Identification, Specification, and Development of Web-Oriented Architectures

Identification, Specification, and Development of Web-Oriented Architectures

Gunnar Thies (University of Muenster, Germany) and Gottfried Vossen (University of Muenster, Germany)
DOI: 10.4018/jisss.2012010101


Web-oriented Architectures (WOAs) provide a way of designing an IT system by using a variety of Web Procedures, i.e., procedures (or services) called over the Web. The idea of (typically atomic) components that are black boxes, have interfaces, and can be assembled into a larger process is fundamental and has existed since the early days of distributed systems. Two particular types of modern distributed systems are Service-oriented Architectures and Resource-oriented Architectures, which are built on specific technology stacks and define their own concepts. A WOA uses the best of both worlds plus specifics like Web APIs to build an interconnected IT system in the easiest way possible. In this article, the authors introduce the concept behind a WOA, the topology of a WOA, and possible integration scenarios within an enterprise. More importantly, the authors discuss what a methodology for building a WOA can look like and how control can be achieved, by using a logical software element called the Web Architecture Controller, which specifies the Web-centric core elements of a WOA. Lastly, the cost of implementing and running such a system is briefly addressed.
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In the technology dependent world of today, where most business workflows are supported through IT, the quality of software is a key factor for economic success. Indeed, the development of IT systems has been following the current paradigm of the software industry at all times. The abilities and chances of distributed systems have been recognized in the early 1990s and have become an integral part of many system architectures ever since. Moreover, the cross-linking of systems has been supported and been made easier through the invention of the Web.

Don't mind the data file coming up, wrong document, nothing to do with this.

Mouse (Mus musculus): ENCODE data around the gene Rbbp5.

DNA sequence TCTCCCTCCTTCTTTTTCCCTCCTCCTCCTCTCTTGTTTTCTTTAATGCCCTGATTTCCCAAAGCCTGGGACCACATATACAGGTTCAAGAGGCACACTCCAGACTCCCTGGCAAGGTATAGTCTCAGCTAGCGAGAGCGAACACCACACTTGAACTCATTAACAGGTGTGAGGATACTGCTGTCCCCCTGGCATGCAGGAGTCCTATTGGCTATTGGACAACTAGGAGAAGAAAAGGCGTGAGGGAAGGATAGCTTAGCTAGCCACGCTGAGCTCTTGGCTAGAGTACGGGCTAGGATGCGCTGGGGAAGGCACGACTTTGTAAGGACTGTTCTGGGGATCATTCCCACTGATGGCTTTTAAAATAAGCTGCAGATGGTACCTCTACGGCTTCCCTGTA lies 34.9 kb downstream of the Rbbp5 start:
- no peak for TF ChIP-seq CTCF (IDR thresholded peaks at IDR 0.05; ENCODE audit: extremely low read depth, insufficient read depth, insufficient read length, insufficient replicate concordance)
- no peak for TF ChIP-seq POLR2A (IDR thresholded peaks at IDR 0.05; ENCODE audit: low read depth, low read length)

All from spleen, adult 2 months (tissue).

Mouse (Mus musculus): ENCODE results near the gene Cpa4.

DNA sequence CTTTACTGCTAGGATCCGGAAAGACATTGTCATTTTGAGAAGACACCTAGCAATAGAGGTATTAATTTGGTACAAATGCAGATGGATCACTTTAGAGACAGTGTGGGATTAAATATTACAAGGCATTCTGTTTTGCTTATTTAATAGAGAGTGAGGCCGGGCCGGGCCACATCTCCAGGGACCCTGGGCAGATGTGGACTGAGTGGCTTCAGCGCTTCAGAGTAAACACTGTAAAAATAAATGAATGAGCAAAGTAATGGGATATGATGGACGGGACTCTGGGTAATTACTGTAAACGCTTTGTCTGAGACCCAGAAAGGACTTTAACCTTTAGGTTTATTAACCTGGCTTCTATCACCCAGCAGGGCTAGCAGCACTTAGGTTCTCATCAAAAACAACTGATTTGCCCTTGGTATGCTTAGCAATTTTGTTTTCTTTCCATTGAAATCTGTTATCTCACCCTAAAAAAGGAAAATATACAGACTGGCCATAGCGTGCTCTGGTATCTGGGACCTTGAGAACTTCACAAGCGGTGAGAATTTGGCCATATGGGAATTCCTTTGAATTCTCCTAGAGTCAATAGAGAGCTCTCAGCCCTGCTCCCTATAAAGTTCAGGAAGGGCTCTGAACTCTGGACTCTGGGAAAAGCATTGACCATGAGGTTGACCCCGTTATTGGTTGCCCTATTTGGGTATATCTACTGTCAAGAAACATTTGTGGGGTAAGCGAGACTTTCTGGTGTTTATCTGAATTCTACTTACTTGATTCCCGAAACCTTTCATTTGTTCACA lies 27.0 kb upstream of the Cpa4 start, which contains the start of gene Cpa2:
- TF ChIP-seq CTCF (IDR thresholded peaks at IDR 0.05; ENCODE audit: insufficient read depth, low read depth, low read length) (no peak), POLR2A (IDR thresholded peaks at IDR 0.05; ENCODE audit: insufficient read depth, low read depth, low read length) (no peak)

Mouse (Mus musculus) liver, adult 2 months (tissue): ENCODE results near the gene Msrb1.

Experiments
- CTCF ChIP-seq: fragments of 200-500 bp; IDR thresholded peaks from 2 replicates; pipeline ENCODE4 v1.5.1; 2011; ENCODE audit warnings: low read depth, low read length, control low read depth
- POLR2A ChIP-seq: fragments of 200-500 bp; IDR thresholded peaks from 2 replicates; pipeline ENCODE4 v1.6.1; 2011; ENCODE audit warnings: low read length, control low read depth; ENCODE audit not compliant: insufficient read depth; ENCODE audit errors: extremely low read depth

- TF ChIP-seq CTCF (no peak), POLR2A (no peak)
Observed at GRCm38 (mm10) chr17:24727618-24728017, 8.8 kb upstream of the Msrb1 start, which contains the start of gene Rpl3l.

Many concepts have been proposed for distributed systems, including Remote Procedure Call (RPC), the Common Object Request Broker Architecture (CORBA), alternatives like Remote Method Invocation (RMI) and others. At present, the most commonly accepted, yet controversial architecture is the Service-oriented Architecture (SOA). This architecture has been discussed intensively in science and industry since its first appearance in the mid-90s, but there is still no generally accepted methodology for modeling a SOA. It has even been declared “dead” by Burton Group analyst Anne Thomas Manes in the beginning of 20091. The various approaches that have been described in the literature aim at methodologies for planning and implementing a SOA, but none of them has become a “standard” in any form. On the other hand, there are several existing technological standards which are commonly used for implementing a SOA, e.g., Web Services for the communication between software components, Universal Description, Discovery and Integration (UDDI) as a repository of services, and SOAP as an XML based message format. Even with the support of code-generating frameworks and tools the implementation of a SOA still stays complex.